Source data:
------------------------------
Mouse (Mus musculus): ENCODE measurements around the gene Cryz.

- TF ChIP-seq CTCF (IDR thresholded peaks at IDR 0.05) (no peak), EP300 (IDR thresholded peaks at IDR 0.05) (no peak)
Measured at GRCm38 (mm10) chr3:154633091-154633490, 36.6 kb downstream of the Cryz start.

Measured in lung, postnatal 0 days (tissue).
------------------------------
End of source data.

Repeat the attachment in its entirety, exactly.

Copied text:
Mouse (Mus musculus): ENCODE measurements around the gene Cryz.

- TF ChIP-seq CTCF (IDR thresholded peaks at IDR 0.05) (no peak), EP300 (IDR thresholded peaks at IDR 0.05) (no peak)
Measured at GRCm38 (mm10) chr3:154633091-154633490, 36.6 kb downstream of the Cryz start.

Measured in lung, postnatal 0 days (tissue).